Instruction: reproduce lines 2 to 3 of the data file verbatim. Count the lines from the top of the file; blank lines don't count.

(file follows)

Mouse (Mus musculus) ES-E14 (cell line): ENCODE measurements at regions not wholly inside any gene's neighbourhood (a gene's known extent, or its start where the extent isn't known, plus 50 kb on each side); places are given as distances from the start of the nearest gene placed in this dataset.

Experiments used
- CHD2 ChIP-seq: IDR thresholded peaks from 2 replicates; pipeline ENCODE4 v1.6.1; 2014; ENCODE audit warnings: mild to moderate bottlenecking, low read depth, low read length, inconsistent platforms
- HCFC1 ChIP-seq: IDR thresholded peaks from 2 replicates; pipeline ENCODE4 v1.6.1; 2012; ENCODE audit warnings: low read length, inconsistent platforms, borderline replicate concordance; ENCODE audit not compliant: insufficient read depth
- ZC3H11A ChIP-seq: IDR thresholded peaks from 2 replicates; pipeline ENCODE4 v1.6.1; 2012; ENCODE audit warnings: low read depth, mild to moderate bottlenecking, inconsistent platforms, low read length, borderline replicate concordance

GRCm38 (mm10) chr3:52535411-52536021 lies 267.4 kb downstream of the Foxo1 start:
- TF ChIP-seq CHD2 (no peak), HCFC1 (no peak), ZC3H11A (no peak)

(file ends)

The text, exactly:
Experiments used
- CHD2 ChIP-seq: IDR thresholded peaks from 2 replicates; pipeline ENCODE4 v1.6.1; 2014; ENCODE audit warnings: mild to moderate bottlenecking, low read depth, low read length, inconsistent platforms